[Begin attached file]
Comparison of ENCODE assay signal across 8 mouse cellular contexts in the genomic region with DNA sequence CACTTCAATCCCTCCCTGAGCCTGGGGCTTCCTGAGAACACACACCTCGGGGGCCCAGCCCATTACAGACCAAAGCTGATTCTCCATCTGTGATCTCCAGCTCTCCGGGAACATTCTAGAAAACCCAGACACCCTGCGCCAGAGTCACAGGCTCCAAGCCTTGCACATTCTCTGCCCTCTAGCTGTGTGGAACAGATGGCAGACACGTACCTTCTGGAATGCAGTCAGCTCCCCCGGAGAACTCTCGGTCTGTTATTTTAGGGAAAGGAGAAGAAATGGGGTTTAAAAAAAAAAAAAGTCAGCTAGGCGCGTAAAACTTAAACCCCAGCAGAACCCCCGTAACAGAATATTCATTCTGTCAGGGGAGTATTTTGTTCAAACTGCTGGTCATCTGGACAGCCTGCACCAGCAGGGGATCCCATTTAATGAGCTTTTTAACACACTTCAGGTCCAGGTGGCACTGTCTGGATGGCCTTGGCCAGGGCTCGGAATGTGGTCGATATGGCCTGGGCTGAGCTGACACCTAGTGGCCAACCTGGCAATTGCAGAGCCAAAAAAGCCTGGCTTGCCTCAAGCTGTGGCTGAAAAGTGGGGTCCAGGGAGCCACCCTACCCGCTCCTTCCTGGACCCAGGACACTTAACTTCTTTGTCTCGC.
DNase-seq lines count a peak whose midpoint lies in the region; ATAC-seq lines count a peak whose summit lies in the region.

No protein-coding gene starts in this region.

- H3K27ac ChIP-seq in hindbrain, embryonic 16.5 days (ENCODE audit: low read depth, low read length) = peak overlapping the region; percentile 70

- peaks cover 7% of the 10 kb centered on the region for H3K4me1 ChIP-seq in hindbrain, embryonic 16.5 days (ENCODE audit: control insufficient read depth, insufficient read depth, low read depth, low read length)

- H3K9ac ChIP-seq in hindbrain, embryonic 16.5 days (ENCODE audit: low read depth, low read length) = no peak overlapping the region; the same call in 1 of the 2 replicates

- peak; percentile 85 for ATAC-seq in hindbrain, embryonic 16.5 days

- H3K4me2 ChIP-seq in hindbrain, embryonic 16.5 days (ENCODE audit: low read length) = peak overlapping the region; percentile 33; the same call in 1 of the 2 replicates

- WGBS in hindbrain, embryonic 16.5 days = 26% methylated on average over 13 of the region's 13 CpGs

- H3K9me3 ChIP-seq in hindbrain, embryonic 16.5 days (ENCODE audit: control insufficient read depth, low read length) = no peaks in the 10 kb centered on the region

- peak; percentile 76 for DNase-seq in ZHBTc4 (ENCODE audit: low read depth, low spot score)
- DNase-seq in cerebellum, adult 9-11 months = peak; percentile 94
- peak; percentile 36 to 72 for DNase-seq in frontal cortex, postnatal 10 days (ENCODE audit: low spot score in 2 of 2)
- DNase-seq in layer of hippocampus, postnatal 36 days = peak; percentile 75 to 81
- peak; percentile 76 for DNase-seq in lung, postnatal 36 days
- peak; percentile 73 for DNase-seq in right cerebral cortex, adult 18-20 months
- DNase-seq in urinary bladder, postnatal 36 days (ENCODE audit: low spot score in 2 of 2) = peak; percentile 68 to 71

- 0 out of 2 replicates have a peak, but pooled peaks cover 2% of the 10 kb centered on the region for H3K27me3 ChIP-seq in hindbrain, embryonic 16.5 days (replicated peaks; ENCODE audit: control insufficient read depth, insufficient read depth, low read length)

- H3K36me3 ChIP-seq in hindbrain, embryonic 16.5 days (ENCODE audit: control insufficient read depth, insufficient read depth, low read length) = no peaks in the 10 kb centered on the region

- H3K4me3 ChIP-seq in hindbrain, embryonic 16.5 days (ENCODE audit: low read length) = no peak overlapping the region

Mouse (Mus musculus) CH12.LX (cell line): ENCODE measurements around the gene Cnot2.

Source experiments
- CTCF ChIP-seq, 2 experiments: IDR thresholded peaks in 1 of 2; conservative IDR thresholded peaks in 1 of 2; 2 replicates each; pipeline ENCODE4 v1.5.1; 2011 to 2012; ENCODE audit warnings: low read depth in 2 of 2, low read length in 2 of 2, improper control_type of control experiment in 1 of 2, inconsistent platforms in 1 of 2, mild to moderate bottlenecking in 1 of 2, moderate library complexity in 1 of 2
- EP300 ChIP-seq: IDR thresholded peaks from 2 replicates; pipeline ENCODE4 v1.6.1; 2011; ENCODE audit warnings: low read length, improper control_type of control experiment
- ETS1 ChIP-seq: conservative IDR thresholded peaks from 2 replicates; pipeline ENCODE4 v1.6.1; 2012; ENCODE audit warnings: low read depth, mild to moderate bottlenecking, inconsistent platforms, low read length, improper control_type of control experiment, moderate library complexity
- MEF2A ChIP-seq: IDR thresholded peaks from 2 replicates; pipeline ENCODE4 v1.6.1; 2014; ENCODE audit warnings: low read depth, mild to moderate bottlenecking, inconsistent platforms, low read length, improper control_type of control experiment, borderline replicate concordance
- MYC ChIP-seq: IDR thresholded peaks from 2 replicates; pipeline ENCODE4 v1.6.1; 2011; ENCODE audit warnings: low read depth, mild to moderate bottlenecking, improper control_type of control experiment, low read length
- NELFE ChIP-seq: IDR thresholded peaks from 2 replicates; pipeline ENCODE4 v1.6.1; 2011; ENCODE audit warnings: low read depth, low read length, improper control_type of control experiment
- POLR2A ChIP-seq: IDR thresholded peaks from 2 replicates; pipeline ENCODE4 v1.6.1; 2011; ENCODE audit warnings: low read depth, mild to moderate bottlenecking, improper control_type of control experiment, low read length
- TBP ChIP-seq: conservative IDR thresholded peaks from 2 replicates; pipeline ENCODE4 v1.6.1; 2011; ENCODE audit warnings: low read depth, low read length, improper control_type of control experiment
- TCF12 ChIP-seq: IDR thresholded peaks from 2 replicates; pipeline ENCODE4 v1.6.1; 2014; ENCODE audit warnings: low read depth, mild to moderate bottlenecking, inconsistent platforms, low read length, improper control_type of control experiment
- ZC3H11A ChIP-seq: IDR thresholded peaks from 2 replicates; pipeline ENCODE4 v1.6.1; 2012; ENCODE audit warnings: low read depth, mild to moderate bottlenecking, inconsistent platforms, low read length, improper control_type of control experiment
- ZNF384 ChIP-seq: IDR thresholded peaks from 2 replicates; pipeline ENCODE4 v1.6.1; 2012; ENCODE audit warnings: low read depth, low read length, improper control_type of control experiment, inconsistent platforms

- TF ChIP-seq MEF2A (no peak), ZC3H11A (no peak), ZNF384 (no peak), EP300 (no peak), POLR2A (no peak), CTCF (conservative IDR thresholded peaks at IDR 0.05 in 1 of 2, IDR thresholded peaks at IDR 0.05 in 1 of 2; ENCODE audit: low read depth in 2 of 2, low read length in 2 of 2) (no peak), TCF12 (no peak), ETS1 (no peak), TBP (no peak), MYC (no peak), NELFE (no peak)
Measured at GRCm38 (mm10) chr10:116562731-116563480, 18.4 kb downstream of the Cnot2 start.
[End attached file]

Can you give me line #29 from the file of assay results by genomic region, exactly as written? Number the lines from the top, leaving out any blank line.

- POLR2A ChIP-seq: IDR thresholded peaks from 2 replicates; pipeline ENCODE4 v1.6.1; 2011; ENCODE audit warnings: low read depth, mild to moderate bottlenecking, improper control_type of control experiment, low read length